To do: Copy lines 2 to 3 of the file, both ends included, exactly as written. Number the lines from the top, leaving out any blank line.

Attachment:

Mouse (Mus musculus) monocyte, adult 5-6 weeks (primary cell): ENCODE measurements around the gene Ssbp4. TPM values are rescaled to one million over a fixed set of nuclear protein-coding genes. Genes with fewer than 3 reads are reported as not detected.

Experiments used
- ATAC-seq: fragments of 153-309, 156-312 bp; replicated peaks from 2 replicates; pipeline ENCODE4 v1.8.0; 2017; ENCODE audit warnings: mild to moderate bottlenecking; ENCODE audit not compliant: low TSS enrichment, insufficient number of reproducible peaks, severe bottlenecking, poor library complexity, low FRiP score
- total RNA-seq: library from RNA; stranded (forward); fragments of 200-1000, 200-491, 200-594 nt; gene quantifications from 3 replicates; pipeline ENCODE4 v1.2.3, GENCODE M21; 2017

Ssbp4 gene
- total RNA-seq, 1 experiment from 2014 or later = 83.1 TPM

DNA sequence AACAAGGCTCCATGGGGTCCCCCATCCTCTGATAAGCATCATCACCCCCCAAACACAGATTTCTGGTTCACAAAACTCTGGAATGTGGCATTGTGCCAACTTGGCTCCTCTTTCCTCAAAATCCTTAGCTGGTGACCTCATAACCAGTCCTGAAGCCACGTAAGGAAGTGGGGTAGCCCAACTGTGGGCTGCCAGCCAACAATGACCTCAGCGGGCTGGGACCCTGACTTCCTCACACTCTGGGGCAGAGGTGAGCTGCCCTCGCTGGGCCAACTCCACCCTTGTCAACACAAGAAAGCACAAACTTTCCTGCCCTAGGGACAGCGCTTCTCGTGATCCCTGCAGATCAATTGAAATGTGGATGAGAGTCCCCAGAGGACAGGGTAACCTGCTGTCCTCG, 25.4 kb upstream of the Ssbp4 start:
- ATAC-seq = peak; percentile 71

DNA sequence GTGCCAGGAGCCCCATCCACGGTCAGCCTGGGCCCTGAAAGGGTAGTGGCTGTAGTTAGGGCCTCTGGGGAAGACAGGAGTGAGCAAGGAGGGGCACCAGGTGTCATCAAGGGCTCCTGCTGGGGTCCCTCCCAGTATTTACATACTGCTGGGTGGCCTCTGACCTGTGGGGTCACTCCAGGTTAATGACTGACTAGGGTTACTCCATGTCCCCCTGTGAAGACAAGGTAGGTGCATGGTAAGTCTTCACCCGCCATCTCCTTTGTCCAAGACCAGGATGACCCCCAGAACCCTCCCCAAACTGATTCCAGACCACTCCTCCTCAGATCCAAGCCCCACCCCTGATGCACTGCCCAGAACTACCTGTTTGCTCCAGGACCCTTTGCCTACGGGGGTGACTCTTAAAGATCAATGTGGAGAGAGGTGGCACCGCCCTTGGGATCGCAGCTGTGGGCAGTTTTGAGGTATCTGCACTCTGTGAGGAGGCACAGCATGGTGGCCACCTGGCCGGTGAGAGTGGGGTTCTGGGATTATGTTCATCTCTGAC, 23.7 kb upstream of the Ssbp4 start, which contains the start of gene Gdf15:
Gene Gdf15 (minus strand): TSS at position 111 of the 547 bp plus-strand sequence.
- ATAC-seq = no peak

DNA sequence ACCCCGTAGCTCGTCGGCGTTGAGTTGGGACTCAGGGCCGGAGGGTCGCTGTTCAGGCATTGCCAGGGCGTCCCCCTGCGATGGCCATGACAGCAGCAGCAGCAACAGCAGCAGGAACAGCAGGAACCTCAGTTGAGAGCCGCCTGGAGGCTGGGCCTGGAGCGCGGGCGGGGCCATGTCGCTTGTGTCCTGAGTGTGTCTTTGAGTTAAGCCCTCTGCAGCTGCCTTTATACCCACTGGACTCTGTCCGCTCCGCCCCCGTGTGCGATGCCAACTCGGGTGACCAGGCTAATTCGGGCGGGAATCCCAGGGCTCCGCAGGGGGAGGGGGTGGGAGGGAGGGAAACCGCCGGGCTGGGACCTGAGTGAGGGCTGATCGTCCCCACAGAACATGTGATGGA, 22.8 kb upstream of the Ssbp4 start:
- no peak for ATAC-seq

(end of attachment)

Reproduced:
Experiments used
- ATAC-seq: fragments of 153-309, 156-312 bp; replicated peaks from 2 replicates; pipeline ENCODE4 v1.8.0; 2017; ENCODE audit warnings: mild to moderate bottlenecking; ENCODE audit not compliant: low TSS enrichment, insufficient number of reproducible peaks, severe bottlenecking, poor library complexity, low FRiP score